I would agree with your assumption that any settlement of the soil would
eliminate friction and thus the slab weight, vertical and lateral, would go
into the piles. In reality there might be "some" friction but its magnitude
cannot be accurately calculated.
> -----Original Message-----
> From: Gunnar Hafsteinn Isleifsson [mailto:gunnarhi(--nospam--at)post4.tele.dk]
> Sent: Wednesday, January 03, 2001 8:16 PM
> To: seaint(--nospam--at)seaint.org
> Subject: Soil-Structure Interaction
> I have a sort of a geotechnical question:
> A steel structure stands on a thick concrete slab, which in
> turn stands on pile footings. When evaluating lateral seismic
> forces acting on the piles, do I include the weight of the
> slab, or does it just "move with the ground" as an integral
> part of it.
> My first impression is that one has to include the weight of
> the slab, when determining the base shear at the top of the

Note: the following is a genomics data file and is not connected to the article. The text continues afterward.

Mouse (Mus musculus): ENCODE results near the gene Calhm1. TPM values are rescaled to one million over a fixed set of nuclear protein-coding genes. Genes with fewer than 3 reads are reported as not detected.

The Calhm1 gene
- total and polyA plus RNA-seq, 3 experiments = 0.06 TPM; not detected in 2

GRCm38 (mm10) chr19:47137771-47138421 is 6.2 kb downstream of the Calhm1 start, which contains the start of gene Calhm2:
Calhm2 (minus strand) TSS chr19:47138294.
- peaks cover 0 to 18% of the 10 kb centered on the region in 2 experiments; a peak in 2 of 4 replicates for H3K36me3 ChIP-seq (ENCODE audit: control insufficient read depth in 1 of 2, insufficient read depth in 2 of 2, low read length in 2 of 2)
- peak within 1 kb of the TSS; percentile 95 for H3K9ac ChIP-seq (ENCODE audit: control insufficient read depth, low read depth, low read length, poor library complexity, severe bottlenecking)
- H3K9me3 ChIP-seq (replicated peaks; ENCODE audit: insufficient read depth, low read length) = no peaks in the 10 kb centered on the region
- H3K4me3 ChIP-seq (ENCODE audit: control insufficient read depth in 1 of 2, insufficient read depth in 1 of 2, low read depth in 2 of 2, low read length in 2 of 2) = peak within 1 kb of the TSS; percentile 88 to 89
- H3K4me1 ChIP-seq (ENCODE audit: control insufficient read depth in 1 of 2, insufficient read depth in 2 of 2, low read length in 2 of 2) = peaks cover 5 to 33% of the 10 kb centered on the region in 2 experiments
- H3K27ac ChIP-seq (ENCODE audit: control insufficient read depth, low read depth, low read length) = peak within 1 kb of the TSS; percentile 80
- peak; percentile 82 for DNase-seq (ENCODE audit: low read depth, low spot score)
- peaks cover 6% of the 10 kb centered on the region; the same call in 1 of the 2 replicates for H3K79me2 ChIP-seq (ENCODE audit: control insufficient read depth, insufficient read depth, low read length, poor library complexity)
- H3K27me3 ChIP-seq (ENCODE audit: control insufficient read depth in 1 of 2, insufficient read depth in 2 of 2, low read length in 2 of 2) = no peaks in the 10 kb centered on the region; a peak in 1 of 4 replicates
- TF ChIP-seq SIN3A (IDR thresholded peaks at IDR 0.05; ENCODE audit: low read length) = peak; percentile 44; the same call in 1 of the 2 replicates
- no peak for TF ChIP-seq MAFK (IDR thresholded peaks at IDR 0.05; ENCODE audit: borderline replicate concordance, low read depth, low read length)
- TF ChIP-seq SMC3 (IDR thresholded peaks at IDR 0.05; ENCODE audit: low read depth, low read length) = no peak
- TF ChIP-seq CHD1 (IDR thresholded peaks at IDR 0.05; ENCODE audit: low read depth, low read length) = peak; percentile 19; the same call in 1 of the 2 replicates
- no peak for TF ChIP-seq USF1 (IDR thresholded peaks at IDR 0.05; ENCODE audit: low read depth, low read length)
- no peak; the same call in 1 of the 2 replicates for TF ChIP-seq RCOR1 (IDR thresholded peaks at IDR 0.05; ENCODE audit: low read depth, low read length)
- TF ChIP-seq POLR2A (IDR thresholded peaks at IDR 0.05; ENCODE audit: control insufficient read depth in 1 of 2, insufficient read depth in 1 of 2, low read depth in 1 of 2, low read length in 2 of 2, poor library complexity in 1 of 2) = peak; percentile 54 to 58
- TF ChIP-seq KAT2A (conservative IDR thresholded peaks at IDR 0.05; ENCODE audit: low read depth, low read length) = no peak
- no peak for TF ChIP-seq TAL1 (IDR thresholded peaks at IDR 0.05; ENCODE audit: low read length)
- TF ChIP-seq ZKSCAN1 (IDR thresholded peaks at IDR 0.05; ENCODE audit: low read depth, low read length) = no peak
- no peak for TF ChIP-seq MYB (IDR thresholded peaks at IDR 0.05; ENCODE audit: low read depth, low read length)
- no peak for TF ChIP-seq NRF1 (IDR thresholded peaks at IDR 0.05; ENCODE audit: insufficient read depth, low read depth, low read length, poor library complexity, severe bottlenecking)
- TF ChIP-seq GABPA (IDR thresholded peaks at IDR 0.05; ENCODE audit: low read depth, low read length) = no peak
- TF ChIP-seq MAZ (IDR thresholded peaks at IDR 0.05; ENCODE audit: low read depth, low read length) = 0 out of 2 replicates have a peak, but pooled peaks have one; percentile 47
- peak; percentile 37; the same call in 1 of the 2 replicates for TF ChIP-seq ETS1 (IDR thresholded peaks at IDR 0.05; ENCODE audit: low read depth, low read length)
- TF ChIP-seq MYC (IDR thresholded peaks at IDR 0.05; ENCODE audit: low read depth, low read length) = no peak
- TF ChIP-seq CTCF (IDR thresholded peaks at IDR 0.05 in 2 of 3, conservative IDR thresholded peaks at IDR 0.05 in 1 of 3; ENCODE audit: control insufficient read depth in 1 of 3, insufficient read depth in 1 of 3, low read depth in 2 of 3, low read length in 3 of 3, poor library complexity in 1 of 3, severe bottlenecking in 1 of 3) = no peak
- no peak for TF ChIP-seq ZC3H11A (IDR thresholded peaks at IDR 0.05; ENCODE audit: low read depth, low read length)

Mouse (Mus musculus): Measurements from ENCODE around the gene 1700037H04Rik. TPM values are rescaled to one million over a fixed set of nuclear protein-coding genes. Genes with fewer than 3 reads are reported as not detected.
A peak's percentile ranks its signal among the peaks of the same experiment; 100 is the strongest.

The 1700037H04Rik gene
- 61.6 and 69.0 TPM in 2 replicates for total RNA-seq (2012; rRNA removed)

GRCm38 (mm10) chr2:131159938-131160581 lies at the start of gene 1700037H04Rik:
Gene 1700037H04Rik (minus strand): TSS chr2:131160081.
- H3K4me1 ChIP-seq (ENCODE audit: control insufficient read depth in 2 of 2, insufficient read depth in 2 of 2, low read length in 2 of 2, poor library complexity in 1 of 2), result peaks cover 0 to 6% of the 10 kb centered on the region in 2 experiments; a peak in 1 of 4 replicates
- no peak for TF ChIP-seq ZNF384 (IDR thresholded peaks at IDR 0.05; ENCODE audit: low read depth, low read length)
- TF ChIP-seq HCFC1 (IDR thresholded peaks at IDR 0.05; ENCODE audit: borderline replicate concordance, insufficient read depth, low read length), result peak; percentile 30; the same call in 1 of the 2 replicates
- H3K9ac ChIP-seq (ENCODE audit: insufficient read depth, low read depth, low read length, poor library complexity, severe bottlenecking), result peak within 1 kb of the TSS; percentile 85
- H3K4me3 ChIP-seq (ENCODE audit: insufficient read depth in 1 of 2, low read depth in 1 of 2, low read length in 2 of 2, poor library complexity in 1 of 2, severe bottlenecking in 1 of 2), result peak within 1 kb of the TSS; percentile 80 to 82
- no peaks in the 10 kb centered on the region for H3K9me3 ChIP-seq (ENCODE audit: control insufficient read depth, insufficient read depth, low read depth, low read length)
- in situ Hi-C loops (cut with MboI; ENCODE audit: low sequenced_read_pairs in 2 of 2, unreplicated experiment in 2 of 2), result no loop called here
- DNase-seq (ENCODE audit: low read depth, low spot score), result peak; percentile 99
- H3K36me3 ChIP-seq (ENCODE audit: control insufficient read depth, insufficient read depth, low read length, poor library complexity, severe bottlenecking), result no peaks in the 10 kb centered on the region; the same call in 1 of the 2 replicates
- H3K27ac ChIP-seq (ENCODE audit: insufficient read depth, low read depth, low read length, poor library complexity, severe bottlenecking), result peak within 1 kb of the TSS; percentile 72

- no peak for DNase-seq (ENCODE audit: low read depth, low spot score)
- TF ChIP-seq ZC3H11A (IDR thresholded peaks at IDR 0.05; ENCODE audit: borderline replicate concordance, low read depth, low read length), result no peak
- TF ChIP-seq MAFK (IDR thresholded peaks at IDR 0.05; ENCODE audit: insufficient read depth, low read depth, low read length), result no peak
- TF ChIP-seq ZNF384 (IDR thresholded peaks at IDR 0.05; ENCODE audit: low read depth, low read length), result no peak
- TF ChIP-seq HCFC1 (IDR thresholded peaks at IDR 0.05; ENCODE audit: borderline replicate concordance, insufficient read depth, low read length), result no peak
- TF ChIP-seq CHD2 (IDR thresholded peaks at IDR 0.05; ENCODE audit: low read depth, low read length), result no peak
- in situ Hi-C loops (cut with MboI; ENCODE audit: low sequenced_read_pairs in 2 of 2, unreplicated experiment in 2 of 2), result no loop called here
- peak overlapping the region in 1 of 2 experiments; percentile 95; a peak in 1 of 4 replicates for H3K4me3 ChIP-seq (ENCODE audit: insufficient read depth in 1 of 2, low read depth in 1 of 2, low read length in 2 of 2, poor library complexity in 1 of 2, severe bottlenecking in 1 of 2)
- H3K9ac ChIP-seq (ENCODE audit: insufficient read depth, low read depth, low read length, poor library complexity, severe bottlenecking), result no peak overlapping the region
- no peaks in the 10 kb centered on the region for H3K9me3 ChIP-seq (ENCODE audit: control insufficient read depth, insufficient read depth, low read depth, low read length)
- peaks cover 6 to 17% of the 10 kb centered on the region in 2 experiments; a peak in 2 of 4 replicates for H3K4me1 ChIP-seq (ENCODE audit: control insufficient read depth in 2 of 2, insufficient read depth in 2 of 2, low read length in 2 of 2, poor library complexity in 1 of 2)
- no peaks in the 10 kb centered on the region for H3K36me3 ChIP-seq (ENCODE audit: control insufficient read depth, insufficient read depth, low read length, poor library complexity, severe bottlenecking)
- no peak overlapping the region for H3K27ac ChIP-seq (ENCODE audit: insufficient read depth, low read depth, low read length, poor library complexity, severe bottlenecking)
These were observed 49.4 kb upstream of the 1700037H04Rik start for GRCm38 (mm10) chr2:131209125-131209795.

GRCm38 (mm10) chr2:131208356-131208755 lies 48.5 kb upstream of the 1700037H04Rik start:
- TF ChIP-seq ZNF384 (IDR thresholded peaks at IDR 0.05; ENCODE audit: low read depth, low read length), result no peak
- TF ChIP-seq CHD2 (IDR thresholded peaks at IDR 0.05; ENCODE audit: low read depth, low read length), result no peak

> piles, because that although the slab will also be ground
> supported (cast on ground), any soil settlement will cause
> the slab to rest solely on the piles, and then one can't rely
> on any friction (sliding resistance) between the slab and the ground.
> Our client wants to know if anything can be done to exclude
> the slab weight, since it has great effect on the pile
> foundation costs. Geotechnical investigations have not been
> undertaken yet, apart from some rough estimates, so I don't
> know if any liquefaction potential exists on the site.
> Any thoughts on the subject are appreciated.
> Gunnar Hafsteinn Isleifsson